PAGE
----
Duke's Zion Williamson, left, and RJ Barrett went Nos. 1 and 3, respectively. (Julio Cortez/AP)

For pick-by-pick analysis, scroll down.

NEW YORK — The first three picks fell as expected, but everyone else went off script after that.

The New Orleans Pelicans made Zion Williamson the first pick of Thursday's NBA draft to the surprise of absolutely no one, officially installing the Duke freshman sensation as the heir apparent to departed franchise star Anthony Davis. Murray State's Ja Morant and Duke's RJ Barrett then went to the Memphis Grizzlies and New York Knicks, at No. 2 and No. 3 respectively, just as most mock drafts forecast.

From there, though, a flurry of trades shook up the lottery order and left the players and their families, assembled in a makeshift green room at Barclays Center in Brooklyn, checking their cellphones for minute-by-minute updates.

The Pelicans, owners of the Los Angeles Lakers' fourth pick thanks to the Davis trade, shipped it to the Atlanta Hawks, who selected Virginia forward De'Andre Hunter. In return, New Orleans added Texas center Jaxson Hayes at No. 8 and Virginia Tech guard Nickeil Alexander-Walker at No. 17.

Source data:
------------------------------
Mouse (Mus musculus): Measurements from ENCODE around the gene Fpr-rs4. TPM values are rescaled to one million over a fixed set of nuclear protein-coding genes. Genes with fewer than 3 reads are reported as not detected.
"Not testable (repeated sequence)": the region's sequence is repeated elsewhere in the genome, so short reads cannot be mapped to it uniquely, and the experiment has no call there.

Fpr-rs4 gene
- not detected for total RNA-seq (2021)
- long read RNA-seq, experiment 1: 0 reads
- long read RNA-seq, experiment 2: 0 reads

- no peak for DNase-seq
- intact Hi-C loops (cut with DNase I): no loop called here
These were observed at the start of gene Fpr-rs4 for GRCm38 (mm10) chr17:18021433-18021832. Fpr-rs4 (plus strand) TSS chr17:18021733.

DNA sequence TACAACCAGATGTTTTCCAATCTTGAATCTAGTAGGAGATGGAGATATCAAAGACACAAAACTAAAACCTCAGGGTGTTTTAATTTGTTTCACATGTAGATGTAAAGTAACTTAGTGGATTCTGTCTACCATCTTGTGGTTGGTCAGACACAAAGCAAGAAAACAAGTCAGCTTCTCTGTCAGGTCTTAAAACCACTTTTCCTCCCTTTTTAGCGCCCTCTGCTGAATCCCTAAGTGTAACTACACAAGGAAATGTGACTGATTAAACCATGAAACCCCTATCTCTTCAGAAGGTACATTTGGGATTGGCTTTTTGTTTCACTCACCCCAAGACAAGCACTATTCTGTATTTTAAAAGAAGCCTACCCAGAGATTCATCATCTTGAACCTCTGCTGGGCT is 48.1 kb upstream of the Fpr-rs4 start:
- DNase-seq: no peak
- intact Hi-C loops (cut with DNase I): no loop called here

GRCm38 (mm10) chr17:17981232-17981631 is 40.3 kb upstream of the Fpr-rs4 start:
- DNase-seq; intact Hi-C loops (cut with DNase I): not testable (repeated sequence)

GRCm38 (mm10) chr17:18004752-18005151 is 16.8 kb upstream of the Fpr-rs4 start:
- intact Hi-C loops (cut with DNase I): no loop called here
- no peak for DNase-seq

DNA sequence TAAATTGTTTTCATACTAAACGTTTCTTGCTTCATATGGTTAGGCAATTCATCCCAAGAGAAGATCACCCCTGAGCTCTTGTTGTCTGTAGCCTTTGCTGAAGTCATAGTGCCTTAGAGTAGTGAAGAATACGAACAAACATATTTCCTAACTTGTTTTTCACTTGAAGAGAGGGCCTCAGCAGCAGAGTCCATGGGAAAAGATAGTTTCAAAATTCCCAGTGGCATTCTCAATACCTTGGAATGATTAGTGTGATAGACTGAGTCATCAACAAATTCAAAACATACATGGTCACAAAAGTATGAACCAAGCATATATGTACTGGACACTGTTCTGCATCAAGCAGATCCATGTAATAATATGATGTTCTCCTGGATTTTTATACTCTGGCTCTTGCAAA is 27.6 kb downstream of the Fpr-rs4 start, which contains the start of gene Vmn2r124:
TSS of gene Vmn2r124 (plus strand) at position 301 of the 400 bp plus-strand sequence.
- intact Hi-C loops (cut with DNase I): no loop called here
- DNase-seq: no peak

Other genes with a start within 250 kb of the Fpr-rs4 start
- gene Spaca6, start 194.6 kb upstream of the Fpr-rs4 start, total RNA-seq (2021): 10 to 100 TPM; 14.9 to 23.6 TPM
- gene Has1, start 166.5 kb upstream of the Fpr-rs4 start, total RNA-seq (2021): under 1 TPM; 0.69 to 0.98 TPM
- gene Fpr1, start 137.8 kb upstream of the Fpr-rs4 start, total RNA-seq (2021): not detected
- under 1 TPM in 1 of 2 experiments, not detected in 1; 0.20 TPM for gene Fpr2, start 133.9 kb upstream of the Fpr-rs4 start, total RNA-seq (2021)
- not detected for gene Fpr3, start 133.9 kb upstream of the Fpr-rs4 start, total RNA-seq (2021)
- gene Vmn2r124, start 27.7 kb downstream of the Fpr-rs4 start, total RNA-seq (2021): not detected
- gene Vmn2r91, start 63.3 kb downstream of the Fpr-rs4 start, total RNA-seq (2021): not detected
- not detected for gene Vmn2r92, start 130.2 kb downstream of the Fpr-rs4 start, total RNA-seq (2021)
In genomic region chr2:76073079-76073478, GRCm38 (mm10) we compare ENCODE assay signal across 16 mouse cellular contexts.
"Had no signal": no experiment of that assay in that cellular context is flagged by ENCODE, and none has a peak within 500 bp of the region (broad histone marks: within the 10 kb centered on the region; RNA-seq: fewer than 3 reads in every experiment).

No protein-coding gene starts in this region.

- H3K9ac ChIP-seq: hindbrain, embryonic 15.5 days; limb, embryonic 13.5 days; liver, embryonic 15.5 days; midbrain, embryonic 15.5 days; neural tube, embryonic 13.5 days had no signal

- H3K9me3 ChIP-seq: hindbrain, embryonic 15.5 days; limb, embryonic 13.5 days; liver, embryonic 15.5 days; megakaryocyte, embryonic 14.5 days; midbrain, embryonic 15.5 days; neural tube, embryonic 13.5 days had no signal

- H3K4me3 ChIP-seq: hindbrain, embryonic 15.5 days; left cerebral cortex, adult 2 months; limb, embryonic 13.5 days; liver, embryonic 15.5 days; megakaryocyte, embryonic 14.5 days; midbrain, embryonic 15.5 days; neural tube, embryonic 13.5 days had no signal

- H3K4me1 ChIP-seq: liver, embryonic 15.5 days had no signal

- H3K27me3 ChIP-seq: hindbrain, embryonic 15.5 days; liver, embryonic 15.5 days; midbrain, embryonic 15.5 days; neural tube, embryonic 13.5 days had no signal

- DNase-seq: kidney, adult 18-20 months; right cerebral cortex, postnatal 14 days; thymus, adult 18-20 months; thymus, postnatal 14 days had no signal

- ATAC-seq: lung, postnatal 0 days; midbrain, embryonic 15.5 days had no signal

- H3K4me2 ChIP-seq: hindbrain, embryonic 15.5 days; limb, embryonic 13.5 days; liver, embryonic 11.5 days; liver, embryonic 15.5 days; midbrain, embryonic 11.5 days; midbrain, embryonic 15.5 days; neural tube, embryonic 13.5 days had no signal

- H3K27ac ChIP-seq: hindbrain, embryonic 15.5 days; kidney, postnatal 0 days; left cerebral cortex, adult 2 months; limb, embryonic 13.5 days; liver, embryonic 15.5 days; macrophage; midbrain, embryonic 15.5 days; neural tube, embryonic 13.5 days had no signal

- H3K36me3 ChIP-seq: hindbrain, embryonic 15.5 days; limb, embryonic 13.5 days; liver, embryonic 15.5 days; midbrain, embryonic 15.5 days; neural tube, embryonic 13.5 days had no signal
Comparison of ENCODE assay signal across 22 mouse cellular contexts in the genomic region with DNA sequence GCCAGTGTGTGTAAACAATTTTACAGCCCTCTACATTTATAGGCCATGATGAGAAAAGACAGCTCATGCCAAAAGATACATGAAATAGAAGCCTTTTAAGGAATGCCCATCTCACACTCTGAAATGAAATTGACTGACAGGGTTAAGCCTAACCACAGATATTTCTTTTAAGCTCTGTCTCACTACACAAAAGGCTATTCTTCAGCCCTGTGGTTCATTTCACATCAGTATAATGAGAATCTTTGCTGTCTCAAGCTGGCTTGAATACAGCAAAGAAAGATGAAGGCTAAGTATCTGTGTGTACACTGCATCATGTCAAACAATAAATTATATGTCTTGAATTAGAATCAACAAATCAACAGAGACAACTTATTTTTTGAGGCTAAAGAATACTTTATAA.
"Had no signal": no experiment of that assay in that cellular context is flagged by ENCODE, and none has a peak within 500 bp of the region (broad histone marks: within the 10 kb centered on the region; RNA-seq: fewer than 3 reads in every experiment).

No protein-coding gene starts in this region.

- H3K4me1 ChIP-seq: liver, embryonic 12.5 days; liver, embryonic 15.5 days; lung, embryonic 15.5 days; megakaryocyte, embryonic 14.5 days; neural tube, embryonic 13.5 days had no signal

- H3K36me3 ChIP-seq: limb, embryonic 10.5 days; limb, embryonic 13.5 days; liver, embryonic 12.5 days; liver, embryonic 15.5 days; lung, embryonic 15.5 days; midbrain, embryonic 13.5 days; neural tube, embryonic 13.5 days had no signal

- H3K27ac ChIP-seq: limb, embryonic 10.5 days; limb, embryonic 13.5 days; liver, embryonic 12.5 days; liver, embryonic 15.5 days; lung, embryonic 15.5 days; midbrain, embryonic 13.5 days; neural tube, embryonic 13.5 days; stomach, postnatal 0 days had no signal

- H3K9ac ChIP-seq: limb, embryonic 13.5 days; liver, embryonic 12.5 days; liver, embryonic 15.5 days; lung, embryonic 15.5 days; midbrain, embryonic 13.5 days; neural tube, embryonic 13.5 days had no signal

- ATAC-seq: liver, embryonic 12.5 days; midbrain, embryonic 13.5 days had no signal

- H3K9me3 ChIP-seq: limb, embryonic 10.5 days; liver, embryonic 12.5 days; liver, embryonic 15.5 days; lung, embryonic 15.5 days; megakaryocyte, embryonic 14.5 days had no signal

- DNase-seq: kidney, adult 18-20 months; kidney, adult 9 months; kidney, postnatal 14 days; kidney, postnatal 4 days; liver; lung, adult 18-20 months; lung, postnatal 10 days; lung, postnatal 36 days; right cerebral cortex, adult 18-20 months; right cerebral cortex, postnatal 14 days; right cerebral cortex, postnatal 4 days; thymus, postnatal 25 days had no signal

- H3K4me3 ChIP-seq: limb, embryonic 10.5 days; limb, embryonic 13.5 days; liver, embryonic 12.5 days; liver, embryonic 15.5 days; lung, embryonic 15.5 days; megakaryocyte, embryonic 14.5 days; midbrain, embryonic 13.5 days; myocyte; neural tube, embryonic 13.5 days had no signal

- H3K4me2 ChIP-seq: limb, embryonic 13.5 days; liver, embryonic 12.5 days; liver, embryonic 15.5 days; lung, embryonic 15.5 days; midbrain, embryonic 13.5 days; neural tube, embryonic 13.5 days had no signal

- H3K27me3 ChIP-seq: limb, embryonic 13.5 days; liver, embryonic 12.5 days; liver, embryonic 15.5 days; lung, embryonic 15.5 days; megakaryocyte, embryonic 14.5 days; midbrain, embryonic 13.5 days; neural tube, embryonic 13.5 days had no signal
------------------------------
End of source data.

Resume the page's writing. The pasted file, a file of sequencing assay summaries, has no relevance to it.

Vanderbilt guard Darius Garland went to the Cleveland Cavaliers to finish out the top five. Then, the Phoenix Suns sent the sixth pick — Texas Tech's Jarrett Culver — to the Minnesota Timberwolves for the 11th pick and forward Dario Saric. In a separate draft day deal, the Suns moved forward T.J. Warren to the Indiana Pacers for cap relief.

Due to league rules, some of Thursday's trades might not be made official until as late as July 6, after the NBA's free agency moratorium is completed.

Despite the unpredictable turns, the night belonged to the 6-foot-7, 283-pound Williamson, who dressed to impress in a bright white suit. When Commissioner Adam Silver called his name, Williamson briefly bowed his head and hugged his mother and stepfather as the sold out arena greeted him with loud applause.